Growing up in a rural Mississippi town, in the early 1960s, I had no concept of “stranger-danger”. Kids played outside all day with their only parental admonition being, “you’d better be in this house when the street lights come on!”

My brothers and I were part of a street pack of kids who spent each day together. We delighted in our imagination. One day we sailed the seas as pirates on a treasure hunt. Another day, we trudged through the scorching dessert sands investigating the mummy’s curse. We laughed hard, played hard and dutifully returned home at dusk.

Even before I could run with the pact, I enjoyed the outdoors. My mom would put me on a blanket in the front yard while she worked in her flower beds. When she relayed this practice to me, I asked her if she ever worried about my safety. She laughed and said, “not with Sweetie-Pie next to you.

Sweetie-Pie, the family hound, apparently counted me among her pups. She exhibited great patience as I hugged her, kissed her face, tried to ride her…you get the picture. She never so much as growled no matter how much I “pestered” her. However, according to my mom, when we were outside, she guarded me. As I said, Mom would place me on the blanket while she trimmed the bushes. I would sit and play with my toys. Next to me, Sweetie-Pie would lie, deceptively docile.

However, anyone strolling the sidewalk in front of our house, received a low guttural growl as a warning. Should their foot step on our yard, they would receive a loud rebuke in the form of loud barking.

She never left my side, never went after anyone. But my mom said, she knew Sweetie-Pie would not allow anyone to get within 3 feet of me.

Most families do not have a Sweetie-Pie to protect their children from harm. And frankly, It’s not the 60’s anymore. The freedom of children to run free all day with no supervision no longer exists in most places. Too many predators roam the streets, like lions, just looking for the weak and vulnerable.

Today, I am exploring the rise of child predators and how to prepare your children to protect themselves when you are not around.

The threat of outside child predators has risen over the past 4 decades. Knowing you cannot always be with your child, it is important to arm them with the knowledge to protect themselves.

When my daughter was 4, she left the comfort of the home day care setting (that she shared with only 4 other children) to attend Pre-K at a medium sized school. Her world, which had been incredibly small, grew at least five times larger. I knew she would come in contact with more children and adults on a daily basis than ever before. The school would supervise her, but I wanted her to learn how to protect herself as well.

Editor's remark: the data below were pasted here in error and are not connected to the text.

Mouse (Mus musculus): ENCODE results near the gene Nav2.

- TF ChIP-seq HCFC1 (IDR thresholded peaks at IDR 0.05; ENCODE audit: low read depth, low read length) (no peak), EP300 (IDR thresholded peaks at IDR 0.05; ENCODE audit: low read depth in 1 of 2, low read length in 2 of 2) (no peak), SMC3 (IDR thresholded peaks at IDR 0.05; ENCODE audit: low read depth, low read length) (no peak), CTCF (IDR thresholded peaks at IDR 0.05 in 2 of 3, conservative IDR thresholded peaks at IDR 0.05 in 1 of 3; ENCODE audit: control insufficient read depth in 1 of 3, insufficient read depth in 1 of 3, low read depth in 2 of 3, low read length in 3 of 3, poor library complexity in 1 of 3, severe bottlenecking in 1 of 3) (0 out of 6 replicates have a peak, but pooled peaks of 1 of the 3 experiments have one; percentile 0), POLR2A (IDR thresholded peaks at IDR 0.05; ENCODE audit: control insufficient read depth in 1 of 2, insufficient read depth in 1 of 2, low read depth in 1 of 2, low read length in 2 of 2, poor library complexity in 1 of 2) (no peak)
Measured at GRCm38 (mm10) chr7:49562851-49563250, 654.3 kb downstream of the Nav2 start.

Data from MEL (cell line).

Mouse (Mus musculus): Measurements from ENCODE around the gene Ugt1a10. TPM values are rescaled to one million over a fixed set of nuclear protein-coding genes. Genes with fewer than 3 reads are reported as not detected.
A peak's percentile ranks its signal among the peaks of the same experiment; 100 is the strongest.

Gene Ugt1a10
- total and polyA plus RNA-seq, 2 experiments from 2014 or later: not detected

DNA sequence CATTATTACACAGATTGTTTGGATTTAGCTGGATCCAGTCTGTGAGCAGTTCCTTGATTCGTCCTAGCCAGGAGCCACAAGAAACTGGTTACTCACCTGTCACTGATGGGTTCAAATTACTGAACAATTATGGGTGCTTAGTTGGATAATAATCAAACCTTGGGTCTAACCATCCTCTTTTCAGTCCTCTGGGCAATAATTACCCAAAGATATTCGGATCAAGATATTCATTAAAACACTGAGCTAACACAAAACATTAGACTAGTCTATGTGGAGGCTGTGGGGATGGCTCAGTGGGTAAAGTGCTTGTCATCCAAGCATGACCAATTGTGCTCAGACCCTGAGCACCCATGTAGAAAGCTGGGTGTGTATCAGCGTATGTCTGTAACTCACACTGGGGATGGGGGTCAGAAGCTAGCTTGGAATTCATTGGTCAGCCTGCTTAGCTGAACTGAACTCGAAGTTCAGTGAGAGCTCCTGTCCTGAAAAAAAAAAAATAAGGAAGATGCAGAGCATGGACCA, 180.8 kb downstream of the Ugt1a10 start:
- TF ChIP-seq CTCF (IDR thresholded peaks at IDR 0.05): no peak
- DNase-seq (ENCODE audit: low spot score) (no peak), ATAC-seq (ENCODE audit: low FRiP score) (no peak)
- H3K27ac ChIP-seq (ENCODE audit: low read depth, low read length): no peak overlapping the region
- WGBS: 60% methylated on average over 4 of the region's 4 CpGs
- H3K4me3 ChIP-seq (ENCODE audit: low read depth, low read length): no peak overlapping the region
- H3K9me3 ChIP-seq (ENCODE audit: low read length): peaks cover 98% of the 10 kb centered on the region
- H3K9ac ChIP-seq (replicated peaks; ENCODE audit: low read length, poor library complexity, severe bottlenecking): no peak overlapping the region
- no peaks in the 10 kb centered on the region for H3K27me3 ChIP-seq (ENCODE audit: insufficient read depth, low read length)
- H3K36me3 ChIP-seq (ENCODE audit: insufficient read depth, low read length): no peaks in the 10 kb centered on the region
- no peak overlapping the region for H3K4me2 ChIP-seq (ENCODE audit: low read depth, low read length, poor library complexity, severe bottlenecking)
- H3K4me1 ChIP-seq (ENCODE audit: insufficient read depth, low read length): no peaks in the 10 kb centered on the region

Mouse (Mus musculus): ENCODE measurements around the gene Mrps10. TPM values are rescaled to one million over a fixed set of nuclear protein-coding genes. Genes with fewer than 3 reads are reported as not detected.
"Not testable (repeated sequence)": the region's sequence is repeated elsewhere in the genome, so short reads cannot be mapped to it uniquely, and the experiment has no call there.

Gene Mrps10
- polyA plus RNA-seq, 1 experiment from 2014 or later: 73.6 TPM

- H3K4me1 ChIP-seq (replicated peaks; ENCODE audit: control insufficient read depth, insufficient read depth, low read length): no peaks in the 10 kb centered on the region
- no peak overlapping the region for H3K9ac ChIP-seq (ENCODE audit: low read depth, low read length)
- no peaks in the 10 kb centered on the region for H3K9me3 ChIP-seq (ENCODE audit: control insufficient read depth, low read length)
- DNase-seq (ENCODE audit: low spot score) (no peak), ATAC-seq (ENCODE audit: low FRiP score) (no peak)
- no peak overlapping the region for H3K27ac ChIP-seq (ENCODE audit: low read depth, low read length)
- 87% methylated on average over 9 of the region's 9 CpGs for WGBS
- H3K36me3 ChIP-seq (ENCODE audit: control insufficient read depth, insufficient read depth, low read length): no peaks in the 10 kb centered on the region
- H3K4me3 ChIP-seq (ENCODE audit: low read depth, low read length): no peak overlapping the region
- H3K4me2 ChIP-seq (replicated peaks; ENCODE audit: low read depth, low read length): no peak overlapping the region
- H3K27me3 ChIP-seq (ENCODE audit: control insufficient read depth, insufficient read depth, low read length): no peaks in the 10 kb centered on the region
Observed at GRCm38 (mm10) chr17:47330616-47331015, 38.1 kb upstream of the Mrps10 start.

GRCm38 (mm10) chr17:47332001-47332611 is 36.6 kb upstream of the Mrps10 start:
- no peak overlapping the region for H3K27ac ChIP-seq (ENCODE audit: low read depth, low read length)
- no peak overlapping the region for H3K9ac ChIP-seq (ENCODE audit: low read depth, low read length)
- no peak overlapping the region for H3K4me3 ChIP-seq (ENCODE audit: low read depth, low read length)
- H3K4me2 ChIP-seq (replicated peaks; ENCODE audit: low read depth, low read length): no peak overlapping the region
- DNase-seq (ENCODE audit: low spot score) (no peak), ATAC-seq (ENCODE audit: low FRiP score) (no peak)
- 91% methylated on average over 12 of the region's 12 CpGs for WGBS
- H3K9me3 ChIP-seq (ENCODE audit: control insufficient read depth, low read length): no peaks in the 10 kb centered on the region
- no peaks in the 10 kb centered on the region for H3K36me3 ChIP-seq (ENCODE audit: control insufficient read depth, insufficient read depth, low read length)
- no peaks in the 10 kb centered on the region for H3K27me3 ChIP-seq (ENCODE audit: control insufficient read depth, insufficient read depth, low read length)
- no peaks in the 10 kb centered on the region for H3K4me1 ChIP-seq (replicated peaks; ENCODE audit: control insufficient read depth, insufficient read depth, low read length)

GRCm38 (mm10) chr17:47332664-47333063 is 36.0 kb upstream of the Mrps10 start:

At that time, there was a “Winnie-the-Pooh” video called, “Too Smart for Strangers”. Presented in song, dance and story, the video did not instill fear, and my daughter enjoyed it. We watched it several times together. The message produced a mantra that was both catchy and yet important.

SAY NO

RUNAWAY

TELL A FRIEND

After the first viewing of the video, we talked about it. She had questions, which I answered in terms she could understand. She was not frightened, but she was prepared.

That video probably no longer exists, but there are still ways you can communicate to your children the importance of safety from Strangers.

1. Ensure them that they are safe with you, trusted friends, or family members they know. You do not want them to live in fear.

2. Encourage honest, open communication. Let them come to you with any questions, concerns, feelings and listen actively. The more they believe you will listen without reaction, the more they will tell you.

3. Teach them a “code word”. Some predators will tell a child that their parents are sick, in a wreck etc and that because of the emergency, their family sent this person to pick them up. The child can ask for the code word. If the adult doesnt know it, the child can run away and tell a trusted adult.

4. Talk to your child about “scams”. Many predators use the “can you help me find my puppy” scam. Some still offer candy, snacks, video games and other enticements. Children who know these are scams can run away rather than be drawn in.

5. Talk to your child about the importance of the buddy system. If they walk home from school: Have them walk with a friend or even better a group of friends. This goes for the mall, the park etc.

Open Communication, active listening as well as sharing information are the keys to protecting your children from Stranger Danger. But, those same keys can also build and strengthen a trust based attachment between you and your child that can span a lifetime.

**author’s note:

Sadly, while the number of predators are on the rise, and it is important to teach them children to protect themselves against “stranger danger”, the majority of child victims are actually molested by family members, friends, or even adults in authority over them. The very ones that are supposed to keep them safe.

In next week’s blog, I will delve into protecting your child from non stranger danger.

Angela